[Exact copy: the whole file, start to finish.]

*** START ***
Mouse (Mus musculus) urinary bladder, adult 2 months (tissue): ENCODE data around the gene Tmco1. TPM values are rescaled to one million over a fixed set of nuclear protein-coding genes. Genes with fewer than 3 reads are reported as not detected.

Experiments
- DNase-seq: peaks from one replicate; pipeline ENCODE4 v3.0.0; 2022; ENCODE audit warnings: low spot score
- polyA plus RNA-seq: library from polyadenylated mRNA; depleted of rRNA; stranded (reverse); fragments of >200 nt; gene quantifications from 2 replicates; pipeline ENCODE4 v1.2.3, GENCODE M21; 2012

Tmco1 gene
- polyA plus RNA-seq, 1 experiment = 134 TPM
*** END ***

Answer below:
Mouse (Mus musculus) urinary bladder, adult 2 months (tissue): ENCODE data around the gene Tmco1. TPM values are rescaled to one million over a fixed set of nuclear protein-coding genes. Genes with fewer than 3 reads are reported as not detected.

Experiments
- DNase-seq: peaks from one replicate; pipeline ENCODE4 v3.0.0; 2022; ENCODE audit warnings: low spot score
- polyA plus RNA-seq: library from polyadenylated mRNA; depleted of rRNA; stranded (reverse); fragments of >200 nt; gene quantifications from 2 replicates; pipeline ENCODE4 v1.2.3, GENCODE M21; 2012

Tmco1 gene
- polyA plus RNA-seq, 1 experiment = 134 TPM